Dr. Ori Tzieli, acting Contra Costa Health Services Health Officer, said that the county is taking other preemptive steps to stop the spread of COVID 19 including calling for the cancelation of all “mass gatherings of 50 or more.” This order means religious services drawing congregants of 50 or more for Saturday or Sunday services will be not be allowed to conduct these services  due to the epidemic. Sports, entertainment and other events will be impacted by the mass gathering edict. The regional economy will be impacted.

This topic of banning meetings or places that draw audiences of 50 or more will also apply to other entities ranging from seniors eating in the dining rooms of their senior living facilities to the Board of Supervisors conducting business in their chambers at 651 Pine St. in Martinez.

So far, the closure of schools has not yet been put on the table, said Dr. Tzieli.

District 1 Supervisor John Gioia of Richmond and Chair Andersen of Danville discussed the possibility of canceling or postponing the supervisors annual Cesar Chavez Birthday Celebration at its March 31 Board Meeting because of potential health concerns stemming from the COVD 19 epidemic. No decision was made at Tuesday’s meeting about the fate of the Cesar Chavez Birthday Celebration.

Approve Closure of Pleasant Hill Library for Oak Park Properties Development

Over the protests of several Pleasant Hill residents wanting to keep the old Pleasant Hill Public Library with its 80,000 volumes open until the new state-of-the-art library is completed and ready for use in 2022, supervisors unanimously approved the sale of the county property at 1750 Oak Park Blvd. to the City of Pleasant Hill, thereby paving the way for the library’s demolition and commencement of construction of the mixed use development on the 15-acre site.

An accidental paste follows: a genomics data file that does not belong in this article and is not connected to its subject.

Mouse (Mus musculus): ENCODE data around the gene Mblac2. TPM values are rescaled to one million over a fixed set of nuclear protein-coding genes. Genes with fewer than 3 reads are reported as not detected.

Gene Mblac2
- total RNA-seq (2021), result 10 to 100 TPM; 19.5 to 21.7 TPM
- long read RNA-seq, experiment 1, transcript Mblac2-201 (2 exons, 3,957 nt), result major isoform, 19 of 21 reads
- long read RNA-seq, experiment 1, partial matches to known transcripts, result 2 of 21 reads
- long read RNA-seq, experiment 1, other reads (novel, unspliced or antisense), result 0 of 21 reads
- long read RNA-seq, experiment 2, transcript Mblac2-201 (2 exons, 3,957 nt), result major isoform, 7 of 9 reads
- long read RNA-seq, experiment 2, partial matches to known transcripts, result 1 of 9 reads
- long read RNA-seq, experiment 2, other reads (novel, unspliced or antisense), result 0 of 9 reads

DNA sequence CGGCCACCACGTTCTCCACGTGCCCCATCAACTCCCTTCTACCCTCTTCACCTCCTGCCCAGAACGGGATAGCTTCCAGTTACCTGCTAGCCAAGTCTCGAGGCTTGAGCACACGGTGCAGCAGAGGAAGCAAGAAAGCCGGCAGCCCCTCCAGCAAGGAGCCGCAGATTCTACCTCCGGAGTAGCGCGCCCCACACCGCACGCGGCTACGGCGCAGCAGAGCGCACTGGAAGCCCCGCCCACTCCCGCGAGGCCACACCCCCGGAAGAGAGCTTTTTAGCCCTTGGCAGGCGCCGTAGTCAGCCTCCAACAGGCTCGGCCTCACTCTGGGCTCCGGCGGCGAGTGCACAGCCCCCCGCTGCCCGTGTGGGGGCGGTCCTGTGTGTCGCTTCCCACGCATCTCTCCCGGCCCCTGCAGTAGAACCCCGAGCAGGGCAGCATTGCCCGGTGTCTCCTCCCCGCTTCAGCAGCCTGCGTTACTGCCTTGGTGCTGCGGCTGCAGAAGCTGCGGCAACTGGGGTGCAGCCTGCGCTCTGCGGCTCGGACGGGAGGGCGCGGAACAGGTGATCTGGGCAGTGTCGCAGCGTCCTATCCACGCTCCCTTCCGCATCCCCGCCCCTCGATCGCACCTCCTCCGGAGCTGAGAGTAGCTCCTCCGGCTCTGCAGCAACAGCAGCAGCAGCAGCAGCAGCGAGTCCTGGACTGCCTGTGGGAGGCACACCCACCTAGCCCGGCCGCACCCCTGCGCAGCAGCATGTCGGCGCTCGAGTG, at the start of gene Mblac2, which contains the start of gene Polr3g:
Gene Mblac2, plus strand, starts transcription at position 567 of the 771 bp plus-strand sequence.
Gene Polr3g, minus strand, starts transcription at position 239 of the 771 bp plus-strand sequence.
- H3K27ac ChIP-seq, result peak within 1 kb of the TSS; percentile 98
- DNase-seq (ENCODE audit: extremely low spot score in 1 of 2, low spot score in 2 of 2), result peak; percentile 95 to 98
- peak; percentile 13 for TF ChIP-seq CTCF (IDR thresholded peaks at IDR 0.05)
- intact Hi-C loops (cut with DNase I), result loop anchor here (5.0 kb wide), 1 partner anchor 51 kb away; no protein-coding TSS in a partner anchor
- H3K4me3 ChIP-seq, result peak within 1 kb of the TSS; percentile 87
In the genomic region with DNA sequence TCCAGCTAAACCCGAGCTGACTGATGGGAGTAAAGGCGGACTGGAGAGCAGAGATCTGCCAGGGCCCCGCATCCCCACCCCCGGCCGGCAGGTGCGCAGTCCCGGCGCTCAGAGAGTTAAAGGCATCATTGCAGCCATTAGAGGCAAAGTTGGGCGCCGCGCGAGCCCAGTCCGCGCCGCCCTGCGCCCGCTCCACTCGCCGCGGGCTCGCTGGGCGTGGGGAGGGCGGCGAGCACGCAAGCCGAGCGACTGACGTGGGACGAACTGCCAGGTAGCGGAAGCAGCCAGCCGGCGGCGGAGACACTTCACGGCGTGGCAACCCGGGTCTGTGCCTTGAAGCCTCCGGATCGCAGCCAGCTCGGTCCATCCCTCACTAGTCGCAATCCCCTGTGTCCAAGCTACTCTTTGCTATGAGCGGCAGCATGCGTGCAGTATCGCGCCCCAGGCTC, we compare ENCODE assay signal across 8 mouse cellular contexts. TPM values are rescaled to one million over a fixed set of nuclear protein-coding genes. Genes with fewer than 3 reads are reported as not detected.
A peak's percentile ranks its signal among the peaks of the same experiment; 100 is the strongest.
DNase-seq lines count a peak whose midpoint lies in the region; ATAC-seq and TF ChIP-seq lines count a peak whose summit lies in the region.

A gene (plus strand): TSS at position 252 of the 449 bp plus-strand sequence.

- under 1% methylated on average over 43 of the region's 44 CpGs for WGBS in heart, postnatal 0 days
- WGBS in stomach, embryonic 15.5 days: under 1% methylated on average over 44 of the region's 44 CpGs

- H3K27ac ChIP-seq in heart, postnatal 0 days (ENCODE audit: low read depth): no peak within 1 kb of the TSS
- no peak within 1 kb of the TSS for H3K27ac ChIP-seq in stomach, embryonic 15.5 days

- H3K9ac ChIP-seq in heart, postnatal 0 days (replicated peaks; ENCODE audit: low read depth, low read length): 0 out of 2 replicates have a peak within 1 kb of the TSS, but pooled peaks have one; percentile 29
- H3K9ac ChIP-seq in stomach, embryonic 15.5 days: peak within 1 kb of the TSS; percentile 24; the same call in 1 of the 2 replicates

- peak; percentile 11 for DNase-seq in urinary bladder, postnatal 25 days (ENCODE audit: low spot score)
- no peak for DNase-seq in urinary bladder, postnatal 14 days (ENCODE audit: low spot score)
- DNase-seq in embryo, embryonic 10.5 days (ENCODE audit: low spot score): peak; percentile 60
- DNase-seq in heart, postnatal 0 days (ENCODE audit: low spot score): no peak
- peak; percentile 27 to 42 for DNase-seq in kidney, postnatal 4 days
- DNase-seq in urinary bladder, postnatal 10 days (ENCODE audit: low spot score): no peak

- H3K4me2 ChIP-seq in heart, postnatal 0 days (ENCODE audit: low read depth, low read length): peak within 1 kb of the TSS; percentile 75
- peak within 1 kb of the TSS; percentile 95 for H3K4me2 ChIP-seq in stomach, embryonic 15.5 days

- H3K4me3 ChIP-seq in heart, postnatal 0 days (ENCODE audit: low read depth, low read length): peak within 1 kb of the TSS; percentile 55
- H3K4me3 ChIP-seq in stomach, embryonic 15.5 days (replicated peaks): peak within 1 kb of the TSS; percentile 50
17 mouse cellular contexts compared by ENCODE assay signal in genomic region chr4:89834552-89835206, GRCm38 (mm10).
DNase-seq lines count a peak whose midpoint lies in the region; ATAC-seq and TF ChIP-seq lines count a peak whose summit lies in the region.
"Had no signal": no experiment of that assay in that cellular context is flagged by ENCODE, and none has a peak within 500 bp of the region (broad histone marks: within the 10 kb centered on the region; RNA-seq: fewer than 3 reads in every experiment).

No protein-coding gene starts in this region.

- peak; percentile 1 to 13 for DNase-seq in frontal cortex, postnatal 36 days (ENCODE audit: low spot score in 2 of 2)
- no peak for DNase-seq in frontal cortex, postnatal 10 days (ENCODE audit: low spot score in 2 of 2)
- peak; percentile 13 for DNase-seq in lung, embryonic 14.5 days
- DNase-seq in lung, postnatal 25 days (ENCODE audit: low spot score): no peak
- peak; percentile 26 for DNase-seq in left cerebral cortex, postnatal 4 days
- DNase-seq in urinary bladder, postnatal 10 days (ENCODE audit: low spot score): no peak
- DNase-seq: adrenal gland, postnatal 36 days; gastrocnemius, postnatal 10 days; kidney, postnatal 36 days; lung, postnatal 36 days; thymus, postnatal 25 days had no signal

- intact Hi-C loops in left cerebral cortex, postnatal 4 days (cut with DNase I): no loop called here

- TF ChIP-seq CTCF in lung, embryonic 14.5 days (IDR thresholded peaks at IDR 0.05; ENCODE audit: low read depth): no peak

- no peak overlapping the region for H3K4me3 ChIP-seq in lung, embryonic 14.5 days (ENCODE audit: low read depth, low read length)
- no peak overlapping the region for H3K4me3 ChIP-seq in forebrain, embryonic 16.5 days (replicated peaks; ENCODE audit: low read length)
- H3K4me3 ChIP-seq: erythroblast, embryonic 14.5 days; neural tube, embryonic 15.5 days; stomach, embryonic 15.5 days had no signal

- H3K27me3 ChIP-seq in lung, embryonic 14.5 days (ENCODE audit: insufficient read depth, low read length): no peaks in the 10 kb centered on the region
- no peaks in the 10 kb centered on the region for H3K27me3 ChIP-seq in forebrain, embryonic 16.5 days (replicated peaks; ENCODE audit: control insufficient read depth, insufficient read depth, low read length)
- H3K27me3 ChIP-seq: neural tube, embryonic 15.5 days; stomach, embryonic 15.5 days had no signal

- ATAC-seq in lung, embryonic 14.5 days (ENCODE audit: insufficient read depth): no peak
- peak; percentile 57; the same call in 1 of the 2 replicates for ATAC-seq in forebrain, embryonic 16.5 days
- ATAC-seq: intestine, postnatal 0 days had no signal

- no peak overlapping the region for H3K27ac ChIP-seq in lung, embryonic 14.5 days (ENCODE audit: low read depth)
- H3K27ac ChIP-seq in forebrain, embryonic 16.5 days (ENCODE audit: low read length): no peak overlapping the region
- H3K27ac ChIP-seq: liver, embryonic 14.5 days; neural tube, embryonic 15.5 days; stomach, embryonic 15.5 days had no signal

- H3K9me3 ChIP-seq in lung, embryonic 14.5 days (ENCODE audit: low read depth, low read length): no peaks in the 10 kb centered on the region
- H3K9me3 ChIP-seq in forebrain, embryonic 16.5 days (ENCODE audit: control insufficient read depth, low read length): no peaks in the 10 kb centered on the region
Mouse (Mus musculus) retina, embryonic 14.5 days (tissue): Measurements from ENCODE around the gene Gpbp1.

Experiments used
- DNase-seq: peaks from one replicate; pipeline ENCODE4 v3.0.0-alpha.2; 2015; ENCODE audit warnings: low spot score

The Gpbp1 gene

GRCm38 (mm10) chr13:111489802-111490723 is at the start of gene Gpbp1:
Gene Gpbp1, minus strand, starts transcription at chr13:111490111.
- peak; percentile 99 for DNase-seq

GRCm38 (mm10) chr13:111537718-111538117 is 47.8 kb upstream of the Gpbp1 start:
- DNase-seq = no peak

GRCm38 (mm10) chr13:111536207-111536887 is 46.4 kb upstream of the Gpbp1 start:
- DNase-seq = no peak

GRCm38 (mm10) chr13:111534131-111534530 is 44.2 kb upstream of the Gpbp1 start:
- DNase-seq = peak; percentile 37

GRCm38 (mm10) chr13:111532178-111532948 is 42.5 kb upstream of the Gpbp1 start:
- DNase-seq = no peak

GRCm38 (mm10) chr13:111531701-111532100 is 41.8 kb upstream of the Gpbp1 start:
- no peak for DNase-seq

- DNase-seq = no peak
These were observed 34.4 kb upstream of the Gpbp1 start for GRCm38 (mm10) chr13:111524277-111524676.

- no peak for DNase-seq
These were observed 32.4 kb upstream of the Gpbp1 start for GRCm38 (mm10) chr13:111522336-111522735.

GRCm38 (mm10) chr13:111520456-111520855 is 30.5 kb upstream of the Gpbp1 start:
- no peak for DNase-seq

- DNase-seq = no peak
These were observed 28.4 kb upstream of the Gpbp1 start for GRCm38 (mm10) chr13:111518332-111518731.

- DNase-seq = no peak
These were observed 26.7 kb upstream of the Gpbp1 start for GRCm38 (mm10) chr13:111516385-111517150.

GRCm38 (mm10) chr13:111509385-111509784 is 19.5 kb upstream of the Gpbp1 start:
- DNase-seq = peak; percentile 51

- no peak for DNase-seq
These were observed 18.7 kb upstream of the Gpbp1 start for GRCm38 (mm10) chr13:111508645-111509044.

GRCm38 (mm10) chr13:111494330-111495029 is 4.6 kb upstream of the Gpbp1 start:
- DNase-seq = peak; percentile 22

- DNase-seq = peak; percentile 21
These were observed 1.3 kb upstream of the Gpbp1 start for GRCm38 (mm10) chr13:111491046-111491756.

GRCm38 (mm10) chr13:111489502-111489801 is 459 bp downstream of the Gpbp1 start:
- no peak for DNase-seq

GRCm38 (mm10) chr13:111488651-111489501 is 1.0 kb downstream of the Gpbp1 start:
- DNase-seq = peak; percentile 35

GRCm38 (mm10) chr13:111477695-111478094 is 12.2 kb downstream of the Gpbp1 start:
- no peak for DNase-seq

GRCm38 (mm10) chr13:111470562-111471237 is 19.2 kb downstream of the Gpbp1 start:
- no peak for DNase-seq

Supervisor Karen Mitchoff of Pleasant Hill has defended the proposal to demolish the old library because it needs $2.2 million of roof, electrical and ventilation and heating repairs and that expenditure is not worthwhile when the new modern library that will have a view of Grayson Creek and will house 72,000 volumes. The old library has about 80,000 volumes.

The new state-of-the-art library will be completed in 2022.

Developers of the Oak Park Properties project plan to construct 34 two-story homes, each 2,800 square feet to 3,400 square feet. There will be open space, bocce courts, and trails.

Jim Dexter urged supervisors to reject the project. “There is nothing about this project that’s been publicly vetted,” he claimed. “Why was this sale was not examined?”

When it came to the supervisors’ vote, Mitchoff beckoned fellow supervisors to approve closure of the old county library, Mitchoff telling her colleagues the new state-of-the-art library with a view of Grayson Creek will be “a county asset.”

In other business, supervisors:

  • Approved an agreement between the University of Alaska Fairbanks and the Contra Costa County Director of Airports Keith Freitas to execute a master administrative agreement to establish a partnership where Buchanan Field and Byron airports will be included in the Pan Pacific UAS Test Range Complex. The agreement makes the two airports available for use by third parties for UAS-related testing, research and educational purposes in coordination with the University of Alaska. The university is expected to use various electronic and printed media to promote the partnership.
  • Approved a $16.3 million contract with Hensel Phelps Construction Co. for the design and construction for mental health treatment facilities and associated Americans with Disabilities Act upgrades at Module M in the Martinez Detention Facility.
  • Approved to pay up to $163,585 to the consortium of eight northern California counties to study the feasibility of developing a regional mental health correctional facility. The total cost for the first phase of the study is $603,895 that will be shared by the eight counties including Contra Costa, Sacramento, Solano, El Dorado, Nevada, Sutter, Yolo, and Yuba counties.